Dear Dr Ren,
Two years ago I went to a work-related conference where I met Marcus. We clicked right away and arranged to meet more and more often. This long distance relationship led to him transferring here so we could be together full time.
Until we got to the same city, sex was great. Now he’s having more and more trouble coming. Sometimes he can’t at all. When he’ll talk to me about it at all, he says it’s just getting used to the change in our situation, and it’ll sort itself out. He says he’s still hot for me and I shouldn’t worry about it — he doesn’t. I’m not so sure.
Can’t Make Him Come
Dear Can’t Make Him Come,
First of all, you are not responsible for your partner’s ejaculations. He’s right about that.
But you are wise to note that this change in your sexual pattern has occurred simultaneously with a change in your relationship status. Significant? Maybe. Maybe not.
Orgasm, and hence ejaculation, occurs at the peak of arousal. When relationships are new, sex is exciting and compelling. As commitment builds, burning need softens to smoldering desire, and the comfort involved in more mature relationships can dull the peaks of arousal. When people move from dating to mating, sex changes. It could be that Marcus is correct that his longer pop time correlates with increased domestic bliss and you two, like everyone else, will need to work at adding zing to your sexual menu. Could be you two need a little hot vacation sex!
What worries me is that you and Marcus cannot easily discuss this issue. That’s far more of a problem than the change in the timing of his ejaculations. Try accepting the sexual status quo while you learn to create a safe environment for communicating sensitive topics. You’re learning how to live together differently. Give it a bit of time. Pressure to perform will make the situation worse, not better.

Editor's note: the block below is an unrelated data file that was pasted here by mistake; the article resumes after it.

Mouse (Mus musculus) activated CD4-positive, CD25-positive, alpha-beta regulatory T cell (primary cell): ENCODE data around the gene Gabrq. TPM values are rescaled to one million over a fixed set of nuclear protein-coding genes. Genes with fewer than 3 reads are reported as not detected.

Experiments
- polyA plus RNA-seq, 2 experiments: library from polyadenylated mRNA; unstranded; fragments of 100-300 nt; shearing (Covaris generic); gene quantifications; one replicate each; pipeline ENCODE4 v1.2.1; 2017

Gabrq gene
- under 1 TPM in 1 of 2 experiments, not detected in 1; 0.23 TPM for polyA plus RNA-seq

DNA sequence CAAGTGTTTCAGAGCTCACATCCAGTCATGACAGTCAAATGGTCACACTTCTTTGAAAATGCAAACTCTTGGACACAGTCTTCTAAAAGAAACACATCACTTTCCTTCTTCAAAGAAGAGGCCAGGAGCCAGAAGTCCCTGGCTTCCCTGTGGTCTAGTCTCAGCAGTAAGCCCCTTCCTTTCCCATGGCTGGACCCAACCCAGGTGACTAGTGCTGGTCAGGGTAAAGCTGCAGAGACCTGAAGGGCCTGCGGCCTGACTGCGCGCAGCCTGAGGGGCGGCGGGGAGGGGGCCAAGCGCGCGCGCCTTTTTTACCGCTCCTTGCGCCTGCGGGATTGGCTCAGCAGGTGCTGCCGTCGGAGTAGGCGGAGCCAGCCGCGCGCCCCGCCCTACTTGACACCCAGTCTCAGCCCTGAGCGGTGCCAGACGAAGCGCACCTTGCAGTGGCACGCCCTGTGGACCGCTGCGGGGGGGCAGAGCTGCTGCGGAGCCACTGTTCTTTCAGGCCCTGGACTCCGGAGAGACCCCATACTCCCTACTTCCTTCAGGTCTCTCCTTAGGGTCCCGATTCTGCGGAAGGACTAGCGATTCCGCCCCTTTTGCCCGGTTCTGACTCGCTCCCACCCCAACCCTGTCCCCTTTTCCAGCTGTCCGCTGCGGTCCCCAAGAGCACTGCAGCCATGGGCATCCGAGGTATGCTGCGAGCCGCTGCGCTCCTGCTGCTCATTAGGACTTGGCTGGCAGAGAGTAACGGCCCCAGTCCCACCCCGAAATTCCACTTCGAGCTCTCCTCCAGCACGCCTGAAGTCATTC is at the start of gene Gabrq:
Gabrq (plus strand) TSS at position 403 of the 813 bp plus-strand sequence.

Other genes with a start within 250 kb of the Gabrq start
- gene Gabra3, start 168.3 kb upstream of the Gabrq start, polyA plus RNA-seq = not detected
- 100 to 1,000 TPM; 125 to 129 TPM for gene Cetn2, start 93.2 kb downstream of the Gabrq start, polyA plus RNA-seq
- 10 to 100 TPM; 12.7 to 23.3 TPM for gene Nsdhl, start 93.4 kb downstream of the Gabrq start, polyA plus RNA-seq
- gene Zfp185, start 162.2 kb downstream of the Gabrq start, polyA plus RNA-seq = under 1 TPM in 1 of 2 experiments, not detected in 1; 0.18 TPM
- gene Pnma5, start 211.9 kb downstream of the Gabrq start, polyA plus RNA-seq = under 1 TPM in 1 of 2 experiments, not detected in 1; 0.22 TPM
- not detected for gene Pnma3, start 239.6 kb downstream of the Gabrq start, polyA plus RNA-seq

Speaking of pressure, your lover’s relocation also means a new job description, office location, etc. The delayed ejaculation (DE) may correct itself as he settles into his new life. It really may have nothing to do with you. Patience may be the cure.
You’d be wise, however, to consider other common causes of DE, particularly side effects of drugs and medications. Anti-depressants top the list of culprits, but pain relievers, blood pressure meds, muscle relaxers, alcohol and even cigarette smoking can cause havoc. Don’t expect warning labels to mention specific sex-related side effects!
And while you’re at it, you want to eliminate any physiological causes that may have occurred coincidentally with your bf’s move, like neurological disease, multiple sclerosis, diabetes, thyroid issues, prostate-related problems, or other pelvic complications. If the problem becomes chronic, check T levels. While most cases of delayed ejaculation don’t appear to be organic, you’ll feel better if you rule out these possibilities.
Your previous intermittent meetings may have provided sufficient arousal to get your boyfriend off more quickly than what is “normal” for him. What he is experiencing now, in a more everyday setting, may be his standard. Only when he can feel accepted as he is, will he be able to discuss this with you. Get communication on track and you’ll be able to gather the information you need to assess what’s actually going on. Now it’s all just speculation. You may well be driving yourself crazy for nothing!
Lower your anxiety about this issue so that you two can discuss it dispassionately, eliminate external causes such as organic or pharmaceutical effects and give the situation some time to sort itself out. Though sex will probably not be like it was when you feverishly met in faraway cities, you will likely find that you will create a rhythm that suits you well.